The purpose of life’s journey is not to arrive at the grave with a well-preserved body, but rather to Slide in Sideways, completely used up, yelling and screaming, what a ride! — Author Unknown
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Old 02-11-2013, 04:35 AM   #23
I know better
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Joined: Jul 2004
Location: Southern NJ
Oddometer: 7,504
Originally Posted by DAKEZ View Post
You say you are "getting old" So I would say you should NOT buy a bagger. They are nice bikes but they are big and heavy. Buy a Dyna Fat Bob instead and put some bags on it.
I have a good friend who's starting to get messed up pretty good with arthritis. When he gets on his electraglide, he turns the handlebars all the way to the right, which stands the bike upright.....and he's good to go.

Probably everyone else knew that, but I didn't.

My wife rides a super glide. With backrest luggage, a quick detachable backrest and a screen, she's got a bike for trips, that takes 2 minutes to convert back.

I like my EG.
Living the fullest life means leaving a history of goodness behind you for others to remember.

Cherish the memories------Ken OBSC
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Old 02-11-2013, 04:52 AM   #24
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Joined: Dec 2012
Location: Pacific NW
Oddometer: 46
There is something about a Harley

I have loved everyone I have owned. I have a Ultra Classic now but have had a Road King and a Road Glide. The Road Glide is lighter in the front end because the fairing is mounted to the frame, makes for a more stable ride IMHO. I added a GSA because I wanted to do some riding where I will not take the Harley. By the way, I will be 67 next month. Ride safe and enjoy.
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Old 02-11-2013, 05:06 AM   #25
Mod Squad
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Location: Toronto, ON
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To the OP.. why buy a Harley, more opinions here:
ADV decals, patches & flag? Here
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Old 02-11-2013, 05:24 AM   #26
Beastly Adventurer
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Location: the hills
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Simply because you want one. There are no other reasons.
A lie has no can't stand alone.............
Jason Newsted
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Old 02-11-2013, 05:24 AM   #27
Faccia Brutta
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Joined: Jun 2011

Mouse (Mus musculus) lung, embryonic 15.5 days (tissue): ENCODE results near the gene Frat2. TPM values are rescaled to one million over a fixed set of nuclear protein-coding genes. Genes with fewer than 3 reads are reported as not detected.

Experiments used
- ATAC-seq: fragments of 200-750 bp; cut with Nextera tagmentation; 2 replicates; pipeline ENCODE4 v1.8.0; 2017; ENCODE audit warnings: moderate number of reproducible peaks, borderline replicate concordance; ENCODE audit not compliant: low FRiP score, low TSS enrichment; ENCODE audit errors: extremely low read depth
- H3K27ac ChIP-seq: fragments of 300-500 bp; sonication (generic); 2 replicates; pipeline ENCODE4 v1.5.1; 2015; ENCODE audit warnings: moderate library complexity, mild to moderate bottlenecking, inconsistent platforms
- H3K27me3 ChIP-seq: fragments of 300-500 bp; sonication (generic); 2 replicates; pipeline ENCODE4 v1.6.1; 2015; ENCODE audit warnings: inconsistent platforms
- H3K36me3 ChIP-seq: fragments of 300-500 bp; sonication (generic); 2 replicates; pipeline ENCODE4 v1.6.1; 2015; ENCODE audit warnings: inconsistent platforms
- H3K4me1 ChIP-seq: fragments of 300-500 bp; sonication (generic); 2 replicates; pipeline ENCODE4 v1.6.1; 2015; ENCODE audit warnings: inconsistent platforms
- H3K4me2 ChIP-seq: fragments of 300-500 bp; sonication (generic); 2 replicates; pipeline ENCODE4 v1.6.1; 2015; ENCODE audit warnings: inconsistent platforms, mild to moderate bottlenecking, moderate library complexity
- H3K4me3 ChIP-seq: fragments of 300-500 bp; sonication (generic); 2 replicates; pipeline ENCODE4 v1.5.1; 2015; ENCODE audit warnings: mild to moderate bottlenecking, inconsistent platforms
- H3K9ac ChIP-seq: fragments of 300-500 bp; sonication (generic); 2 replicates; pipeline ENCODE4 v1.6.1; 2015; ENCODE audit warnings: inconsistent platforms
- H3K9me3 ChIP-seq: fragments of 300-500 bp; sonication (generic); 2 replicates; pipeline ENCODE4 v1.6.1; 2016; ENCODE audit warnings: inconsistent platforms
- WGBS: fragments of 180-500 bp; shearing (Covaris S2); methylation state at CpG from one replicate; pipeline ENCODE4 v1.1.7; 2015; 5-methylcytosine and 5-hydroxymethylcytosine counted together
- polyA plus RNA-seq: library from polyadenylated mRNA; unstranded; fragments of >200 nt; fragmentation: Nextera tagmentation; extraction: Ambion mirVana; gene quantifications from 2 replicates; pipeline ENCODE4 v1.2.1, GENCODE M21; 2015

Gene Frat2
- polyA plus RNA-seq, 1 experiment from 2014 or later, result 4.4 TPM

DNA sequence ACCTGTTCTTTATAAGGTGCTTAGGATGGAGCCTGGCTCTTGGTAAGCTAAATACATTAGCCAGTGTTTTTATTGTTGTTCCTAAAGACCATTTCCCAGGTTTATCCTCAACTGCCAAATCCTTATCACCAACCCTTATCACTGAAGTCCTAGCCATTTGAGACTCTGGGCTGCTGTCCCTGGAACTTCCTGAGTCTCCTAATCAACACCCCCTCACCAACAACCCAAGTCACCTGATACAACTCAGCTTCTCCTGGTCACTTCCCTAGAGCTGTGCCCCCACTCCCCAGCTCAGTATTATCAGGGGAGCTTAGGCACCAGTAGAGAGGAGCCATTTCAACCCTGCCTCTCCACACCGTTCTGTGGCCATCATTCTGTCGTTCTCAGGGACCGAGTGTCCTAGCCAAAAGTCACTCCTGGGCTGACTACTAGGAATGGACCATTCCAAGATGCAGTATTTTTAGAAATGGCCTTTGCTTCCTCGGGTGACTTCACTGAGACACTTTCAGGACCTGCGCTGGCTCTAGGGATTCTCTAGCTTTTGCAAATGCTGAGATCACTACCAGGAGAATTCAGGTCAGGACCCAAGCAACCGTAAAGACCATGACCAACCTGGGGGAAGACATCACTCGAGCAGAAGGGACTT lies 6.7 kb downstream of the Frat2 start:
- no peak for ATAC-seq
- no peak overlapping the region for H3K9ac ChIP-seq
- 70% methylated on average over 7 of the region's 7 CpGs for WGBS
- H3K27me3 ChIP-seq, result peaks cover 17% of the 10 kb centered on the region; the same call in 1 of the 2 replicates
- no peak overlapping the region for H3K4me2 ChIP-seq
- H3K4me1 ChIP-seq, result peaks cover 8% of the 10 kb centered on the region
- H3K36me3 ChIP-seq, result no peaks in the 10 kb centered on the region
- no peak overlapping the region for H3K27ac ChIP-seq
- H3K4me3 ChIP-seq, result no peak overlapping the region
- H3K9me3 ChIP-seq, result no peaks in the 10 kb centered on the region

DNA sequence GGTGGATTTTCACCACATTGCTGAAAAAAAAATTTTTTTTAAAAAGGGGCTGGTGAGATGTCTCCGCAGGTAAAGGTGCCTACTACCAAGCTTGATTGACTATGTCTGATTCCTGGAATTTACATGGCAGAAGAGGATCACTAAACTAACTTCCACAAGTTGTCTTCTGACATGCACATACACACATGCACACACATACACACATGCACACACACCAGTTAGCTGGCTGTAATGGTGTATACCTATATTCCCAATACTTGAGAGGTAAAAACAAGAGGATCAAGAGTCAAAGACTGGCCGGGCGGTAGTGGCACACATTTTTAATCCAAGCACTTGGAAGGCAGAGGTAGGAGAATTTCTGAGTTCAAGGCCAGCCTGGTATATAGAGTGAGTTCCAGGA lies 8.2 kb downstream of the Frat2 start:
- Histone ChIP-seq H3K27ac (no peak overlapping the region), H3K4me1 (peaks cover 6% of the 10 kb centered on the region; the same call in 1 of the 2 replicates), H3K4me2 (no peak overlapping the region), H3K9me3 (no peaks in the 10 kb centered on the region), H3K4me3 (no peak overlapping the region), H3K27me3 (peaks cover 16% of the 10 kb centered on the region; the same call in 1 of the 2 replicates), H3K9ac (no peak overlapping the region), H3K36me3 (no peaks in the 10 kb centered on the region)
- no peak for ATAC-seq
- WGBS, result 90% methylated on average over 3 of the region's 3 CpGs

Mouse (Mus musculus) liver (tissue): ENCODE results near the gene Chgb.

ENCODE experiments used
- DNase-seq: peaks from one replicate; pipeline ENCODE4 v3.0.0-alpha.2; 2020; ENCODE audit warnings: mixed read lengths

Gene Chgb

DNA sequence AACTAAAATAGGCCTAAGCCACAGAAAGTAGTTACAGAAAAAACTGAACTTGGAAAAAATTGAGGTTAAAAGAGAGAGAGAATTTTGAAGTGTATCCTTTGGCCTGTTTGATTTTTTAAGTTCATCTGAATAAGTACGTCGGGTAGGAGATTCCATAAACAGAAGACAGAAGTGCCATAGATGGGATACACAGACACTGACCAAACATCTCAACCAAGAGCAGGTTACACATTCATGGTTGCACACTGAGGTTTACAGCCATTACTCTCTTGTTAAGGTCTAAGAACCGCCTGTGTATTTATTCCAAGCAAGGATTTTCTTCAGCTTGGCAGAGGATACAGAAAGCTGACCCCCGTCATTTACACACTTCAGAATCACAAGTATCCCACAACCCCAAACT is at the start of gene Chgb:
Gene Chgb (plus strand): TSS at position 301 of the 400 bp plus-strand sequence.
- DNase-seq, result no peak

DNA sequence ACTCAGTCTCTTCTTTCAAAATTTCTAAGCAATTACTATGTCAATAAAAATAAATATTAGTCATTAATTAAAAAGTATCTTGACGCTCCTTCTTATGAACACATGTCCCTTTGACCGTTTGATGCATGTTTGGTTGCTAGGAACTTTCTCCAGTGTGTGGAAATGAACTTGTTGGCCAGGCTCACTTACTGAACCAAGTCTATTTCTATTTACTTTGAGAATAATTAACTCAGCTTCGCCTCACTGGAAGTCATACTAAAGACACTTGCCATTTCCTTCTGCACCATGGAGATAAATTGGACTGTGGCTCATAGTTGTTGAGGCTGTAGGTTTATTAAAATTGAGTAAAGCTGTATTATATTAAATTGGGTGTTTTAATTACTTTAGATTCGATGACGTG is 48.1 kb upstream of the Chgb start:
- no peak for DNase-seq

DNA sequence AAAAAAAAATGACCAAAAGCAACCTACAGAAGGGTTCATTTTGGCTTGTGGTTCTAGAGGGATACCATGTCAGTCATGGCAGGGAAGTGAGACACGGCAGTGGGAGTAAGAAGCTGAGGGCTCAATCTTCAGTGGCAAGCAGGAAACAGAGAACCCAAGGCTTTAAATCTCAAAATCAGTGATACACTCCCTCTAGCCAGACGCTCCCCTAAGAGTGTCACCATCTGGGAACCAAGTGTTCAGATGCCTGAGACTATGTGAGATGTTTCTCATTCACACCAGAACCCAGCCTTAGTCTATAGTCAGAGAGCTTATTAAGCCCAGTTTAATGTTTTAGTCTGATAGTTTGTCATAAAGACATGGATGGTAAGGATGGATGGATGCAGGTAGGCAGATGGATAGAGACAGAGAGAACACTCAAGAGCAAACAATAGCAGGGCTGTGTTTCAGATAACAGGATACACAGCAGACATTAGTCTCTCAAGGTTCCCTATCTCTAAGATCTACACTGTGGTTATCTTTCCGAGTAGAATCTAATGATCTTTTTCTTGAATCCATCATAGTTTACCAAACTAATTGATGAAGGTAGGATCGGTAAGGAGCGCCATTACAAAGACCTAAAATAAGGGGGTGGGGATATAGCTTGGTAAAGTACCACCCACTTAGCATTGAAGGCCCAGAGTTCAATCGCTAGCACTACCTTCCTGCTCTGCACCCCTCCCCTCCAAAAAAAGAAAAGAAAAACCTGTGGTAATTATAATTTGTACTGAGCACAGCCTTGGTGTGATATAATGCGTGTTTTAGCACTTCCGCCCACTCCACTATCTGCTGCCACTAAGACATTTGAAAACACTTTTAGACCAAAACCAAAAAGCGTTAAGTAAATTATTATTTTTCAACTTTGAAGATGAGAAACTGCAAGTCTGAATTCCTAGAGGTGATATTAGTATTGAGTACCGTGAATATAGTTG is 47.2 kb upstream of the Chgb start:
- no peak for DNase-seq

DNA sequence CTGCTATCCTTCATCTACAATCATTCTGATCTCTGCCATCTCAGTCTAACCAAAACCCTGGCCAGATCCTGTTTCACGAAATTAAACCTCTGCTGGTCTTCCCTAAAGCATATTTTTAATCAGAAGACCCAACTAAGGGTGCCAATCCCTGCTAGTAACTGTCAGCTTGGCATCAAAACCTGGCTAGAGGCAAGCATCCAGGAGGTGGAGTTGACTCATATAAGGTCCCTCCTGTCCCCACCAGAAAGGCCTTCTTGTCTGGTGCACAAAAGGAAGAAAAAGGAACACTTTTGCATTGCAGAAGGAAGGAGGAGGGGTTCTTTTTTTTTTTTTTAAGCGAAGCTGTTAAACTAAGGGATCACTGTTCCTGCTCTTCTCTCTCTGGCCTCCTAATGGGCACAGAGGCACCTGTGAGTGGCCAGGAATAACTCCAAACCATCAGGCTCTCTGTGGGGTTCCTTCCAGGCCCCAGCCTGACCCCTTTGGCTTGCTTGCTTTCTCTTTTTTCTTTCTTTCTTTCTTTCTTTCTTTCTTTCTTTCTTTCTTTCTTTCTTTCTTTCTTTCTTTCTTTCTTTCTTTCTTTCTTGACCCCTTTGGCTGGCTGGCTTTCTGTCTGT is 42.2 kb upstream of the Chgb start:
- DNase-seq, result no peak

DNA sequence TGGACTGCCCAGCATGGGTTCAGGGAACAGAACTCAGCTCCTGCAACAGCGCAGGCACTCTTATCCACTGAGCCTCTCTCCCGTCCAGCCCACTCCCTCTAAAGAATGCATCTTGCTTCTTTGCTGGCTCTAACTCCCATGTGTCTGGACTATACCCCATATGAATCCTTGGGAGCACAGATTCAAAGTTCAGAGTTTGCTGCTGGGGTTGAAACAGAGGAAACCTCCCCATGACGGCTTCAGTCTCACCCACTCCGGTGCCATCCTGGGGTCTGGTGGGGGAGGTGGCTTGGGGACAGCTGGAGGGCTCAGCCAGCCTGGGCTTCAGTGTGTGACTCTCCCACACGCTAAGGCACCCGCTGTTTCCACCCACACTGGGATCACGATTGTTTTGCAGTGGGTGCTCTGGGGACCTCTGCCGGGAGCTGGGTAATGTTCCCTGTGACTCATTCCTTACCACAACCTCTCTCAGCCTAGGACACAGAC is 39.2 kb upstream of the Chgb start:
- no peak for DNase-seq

Location: Pennsylvania
Oddometer: 516
my 2 cents, there is a bike for every type of riding, and for a relaxed cruise there just isn't anything that rides or 'feels' like the new hd's.
i've owned just about every brand of bike in almost every type of riding discipline and I recently got a's extremely well balanced and 'holding' it up is far easier than almost any sport tourer out there because of the low seat height and low weight distribution.

honestly, just go out and ride a bunch of bikes and decide that way. i was a huge harley hater and wanted so badly not to like them, but i absolutely love my dyna fat bob, and for cruising with my wife, there is nothing better then jumping on on a sunny day and just chilling and enjoying the scenery.
pin it!
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Old 02-11-2013, 05:29 AM   #28
Joined: Mar 2011
Location: Virginia
Oddometer: 62
I bought mine because it looked so old. It's a '99 Road King, but it still looks like Elvis' bike. Plus, it's got F.I., which I really like, and is nearly maintenance free. I'm a day tripper, not a long distance guy and I use it to go exploring. Wonder where that road goes? I'll just see. It's the Plugger of the motorcycle world... steady as she goes...
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Old 02-11-2013, 06:00 AM   #29
Studly Adventurer
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Joined: Aug 2006
Oddometer: 792
If you have trouble on the road there are more people that are going to stop to help than you will need in a lifetime. Been there.

And some of them will show you their tits.
Say what you will about the South but no one retires and moves up North.
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Old 02-11-2013, 08:08 AM   #30
Tuna Helper
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Joined: Jun 2010
Location: Red Five standing by
Oddometer: 695
Originally Posted by Zanotti View Post
1. They are better built than people say.
2. You can choose to adapt or spurn the lifestyle.
3. Dealers are everywhere - my BMW dealer is 90 miles away, my Triumph 23 miles away.
4. About 15 Harley dealers in this range.
5. You dont have to run straight pipes, you can keep the mufflers.
6. EFI: They start and dont leak oil.
7. The switchgear is well made, fit and finish exceptional.
8. I kind of like the sound and feel.

Add yours......

All of this, and...
I've ridden sport bikes on long trips (500 miles+) and at the end of the day I'm beat. I borrowed a Ultra Classic and rode it for a 4000 mile trip and at the end of each day I never felt fatigued.

When I bought mine last year an atlas showed up in the mail, along with a HOG patch and pin. The atlas covers, the States, Canada, and Latin America. It also contains a dealer directory.
Originally Posted by Mark_O View Post
When I was growing up we didn't wear seatbelts, bicycle helmets, and didn't have nerf playgrounds. We learned that stupid hurts at a young age. How did we survive without the nanny state?
Originally Posted by Tripped1 View Post
When I was a kid you probably would have gotten beaten up for showing up with a helmet.